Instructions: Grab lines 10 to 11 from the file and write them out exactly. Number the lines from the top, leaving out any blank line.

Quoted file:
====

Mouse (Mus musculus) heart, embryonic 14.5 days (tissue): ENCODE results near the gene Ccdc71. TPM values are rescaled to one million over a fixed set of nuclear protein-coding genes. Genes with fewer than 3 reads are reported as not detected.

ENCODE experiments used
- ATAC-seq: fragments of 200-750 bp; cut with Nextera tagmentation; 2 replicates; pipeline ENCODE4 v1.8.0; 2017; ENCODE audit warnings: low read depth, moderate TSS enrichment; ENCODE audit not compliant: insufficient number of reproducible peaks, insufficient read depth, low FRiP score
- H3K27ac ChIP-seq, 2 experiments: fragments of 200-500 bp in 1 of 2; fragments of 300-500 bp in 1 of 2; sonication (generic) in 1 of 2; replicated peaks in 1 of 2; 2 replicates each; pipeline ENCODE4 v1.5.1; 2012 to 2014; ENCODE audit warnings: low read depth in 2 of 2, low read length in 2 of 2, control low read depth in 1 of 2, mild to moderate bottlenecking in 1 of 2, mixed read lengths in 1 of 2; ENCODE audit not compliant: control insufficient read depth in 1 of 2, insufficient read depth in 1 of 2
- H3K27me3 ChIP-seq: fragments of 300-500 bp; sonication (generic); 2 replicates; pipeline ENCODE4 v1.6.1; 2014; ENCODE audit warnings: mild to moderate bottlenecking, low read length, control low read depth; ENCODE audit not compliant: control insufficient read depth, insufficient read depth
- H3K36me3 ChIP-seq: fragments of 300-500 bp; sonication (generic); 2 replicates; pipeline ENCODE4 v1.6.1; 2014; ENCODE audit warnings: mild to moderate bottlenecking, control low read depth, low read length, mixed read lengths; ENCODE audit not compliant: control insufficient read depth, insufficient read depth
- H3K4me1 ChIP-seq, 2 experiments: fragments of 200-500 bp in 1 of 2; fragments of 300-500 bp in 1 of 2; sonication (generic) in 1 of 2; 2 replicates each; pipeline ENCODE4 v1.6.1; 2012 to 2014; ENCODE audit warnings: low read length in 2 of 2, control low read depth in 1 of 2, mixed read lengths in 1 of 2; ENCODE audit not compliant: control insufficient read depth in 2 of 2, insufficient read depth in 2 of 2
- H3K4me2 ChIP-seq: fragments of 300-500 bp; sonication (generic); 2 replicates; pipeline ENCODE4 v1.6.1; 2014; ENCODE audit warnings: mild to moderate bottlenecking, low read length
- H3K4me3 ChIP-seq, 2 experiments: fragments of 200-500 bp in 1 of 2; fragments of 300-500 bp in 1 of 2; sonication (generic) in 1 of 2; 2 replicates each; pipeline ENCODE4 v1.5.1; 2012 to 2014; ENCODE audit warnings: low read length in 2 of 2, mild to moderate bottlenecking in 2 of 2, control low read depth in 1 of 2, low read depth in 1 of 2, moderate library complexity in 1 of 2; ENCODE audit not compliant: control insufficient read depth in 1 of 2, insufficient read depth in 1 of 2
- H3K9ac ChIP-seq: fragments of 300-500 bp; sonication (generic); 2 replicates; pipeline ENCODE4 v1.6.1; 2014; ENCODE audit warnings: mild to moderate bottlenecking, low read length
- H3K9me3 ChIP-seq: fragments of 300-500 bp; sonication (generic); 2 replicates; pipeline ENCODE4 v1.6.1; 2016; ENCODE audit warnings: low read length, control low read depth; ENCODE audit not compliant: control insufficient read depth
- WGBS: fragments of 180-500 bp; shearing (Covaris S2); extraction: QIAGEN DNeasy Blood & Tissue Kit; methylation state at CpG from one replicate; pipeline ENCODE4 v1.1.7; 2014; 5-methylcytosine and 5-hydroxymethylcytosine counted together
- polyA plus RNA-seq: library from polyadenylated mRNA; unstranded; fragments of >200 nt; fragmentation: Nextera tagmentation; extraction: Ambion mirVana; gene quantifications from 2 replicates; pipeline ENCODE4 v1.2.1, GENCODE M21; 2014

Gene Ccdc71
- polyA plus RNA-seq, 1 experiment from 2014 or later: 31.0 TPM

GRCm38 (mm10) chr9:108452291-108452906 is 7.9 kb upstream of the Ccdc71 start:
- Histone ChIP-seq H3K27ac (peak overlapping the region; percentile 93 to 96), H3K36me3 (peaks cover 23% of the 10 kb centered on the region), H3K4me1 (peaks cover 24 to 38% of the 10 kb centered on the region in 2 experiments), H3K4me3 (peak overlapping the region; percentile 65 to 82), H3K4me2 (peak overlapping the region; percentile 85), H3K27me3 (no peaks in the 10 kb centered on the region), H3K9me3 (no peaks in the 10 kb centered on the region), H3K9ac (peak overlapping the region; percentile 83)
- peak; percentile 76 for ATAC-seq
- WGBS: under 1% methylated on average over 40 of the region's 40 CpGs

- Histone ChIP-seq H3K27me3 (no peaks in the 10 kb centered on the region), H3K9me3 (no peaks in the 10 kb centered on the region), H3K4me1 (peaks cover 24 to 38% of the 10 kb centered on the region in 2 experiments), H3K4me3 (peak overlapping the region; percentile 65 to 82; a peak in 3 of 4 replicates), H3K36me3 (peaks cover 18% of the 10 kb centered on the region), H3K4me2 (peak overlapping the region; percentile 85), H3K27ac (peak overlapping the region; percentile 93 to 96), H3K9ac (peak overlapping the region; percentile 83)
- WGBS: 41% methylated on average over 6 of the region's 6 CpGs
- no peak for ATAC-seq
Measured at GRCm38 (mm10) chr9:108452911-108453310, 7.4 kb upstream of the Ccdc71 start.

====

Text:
- H3K9ac ChIP-seq: fragments of 300-500 bp; sonication (generic); 2 replicates; pipeline ENCODE4 v1.6.1; 2014; ENCODE audit warnings: mild to moderate bottlenecking, low read length
- H3K9me3 ChIP-seq: fragments of 300-500 bp; sonication (generic); 2 replicates; pipeline ENCODE4 v1.6.1; 2016; ENCODE audit warnings: low read length, control low read depth; ENCODE audit not compliant: control insufficient read depth